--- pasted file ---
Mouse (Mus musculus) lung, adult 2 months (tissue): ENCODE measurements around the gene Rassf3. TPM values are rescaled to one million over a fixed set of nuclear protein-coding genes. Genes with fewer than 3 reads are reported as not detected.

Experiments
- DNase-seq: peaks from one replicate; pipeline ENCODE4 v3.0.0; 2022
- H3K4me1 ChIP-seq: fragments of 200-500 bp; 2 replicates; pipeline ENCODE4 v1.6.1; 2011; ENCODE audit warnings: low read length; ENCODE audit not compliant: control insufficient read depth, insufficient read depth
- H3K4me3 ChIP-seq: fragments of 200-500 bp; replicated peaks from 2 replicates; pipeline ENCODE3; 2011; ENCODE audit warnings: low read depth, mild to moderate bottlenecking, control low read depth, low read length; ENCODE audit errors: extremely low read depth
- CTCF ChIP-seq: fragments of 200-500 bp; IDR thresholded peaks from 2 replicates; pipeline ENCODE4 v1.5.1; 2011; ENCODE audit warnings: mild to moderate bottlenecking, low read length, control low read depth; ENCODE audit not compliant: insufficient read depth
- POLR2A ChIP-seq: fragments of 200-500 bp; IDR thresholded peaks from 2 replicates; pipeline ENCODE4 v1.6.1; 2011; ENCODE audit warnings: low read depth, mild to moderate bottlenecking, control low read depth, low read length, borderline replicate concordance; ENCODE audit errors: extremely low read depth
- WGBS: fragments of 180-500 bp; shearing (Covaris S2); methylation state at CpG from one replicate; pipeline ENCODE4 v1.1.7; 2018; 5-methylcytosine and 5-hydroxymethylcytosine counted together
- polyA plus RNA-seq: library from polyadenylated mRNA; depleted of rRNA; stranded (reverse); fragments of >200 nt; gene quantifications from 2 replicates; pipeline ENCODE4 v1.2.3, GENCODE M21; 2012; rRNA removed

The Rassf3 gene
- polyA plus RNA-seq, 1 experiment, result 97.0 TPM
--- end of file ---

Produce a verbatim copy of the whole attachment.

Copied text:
Mouse (Mus musculus) lung, adult 2 months (tissue): ENCODE measurements around the gene Rassf3. TPM values are rescaled to one million over a fixed set of nuclear protein-coding genes. Genes with fewer than 3 reads are reported as not detected.

Experiments
- DNase-seq: peaks from one replicate; pipeline ENCODE4 v3.0.0; 2022
- H3K4me1 ChIP-seq: fragments of 200-500 bp; 2 replicates; pipeline ENCODE4 v1.6.1; 2011; ENCODE audit warnings: low read length; ENCODE audit not compliant: control insufficient read depth, insufficient read depth
- H3K4me3 ChIP-seq: fragments of 200-500 bp; replicated peaks from 2 replicates; pipeline ENCODE3; 2011; ENCODE audit warnings: low read depth, mild to moderate bottlenecking, control low read depth, low read length; ENCODE audit errors: extremely low read depth
- CTCF ChIP-seq: fragments of 200-500 bp; IDR thresholded peaks from 2 replicates; pipeline ENCODE4 v1.5.1; 2011; ENCODE audit warnings: mild to moderate bottlenecking, low read length, control low read depth; ENCODE audit not compliant: insufficient read depth
- POLR2A ChIP-seq: fragments of 200-500 bp; IDR thresholded peaks from 2 replicates; pipeline ENCODE4 v1.6.1; 2011; ENCODE audit warnings: low read depth, mild to moderate bottlenecking, control low read depth, low read length, borderline replicate concordance; ENCODE audit errors: extremely low read depth
- WGBS: fragments of 180-500 bp; shearing (Covaris S2); methylation state at CpG from one replicate; pipeline ENCODE4 v1.1.7; 2018; 5-methylcytosine and 5-hydroxymethylcytosine counted together
- polyA plus RNA-seq: library from polyadenylated mRNA; depleted of rRNA; stranded (reverse); fragments of >200 nt; gene quantifications from 2 replicates; pipeline ENCODE4 v1.2.3, GENCODE M21; 2012; rRNA removed

The Rassf3 gene
- polyA plus RNA-seq, 1 experiment, result 97.0 TPM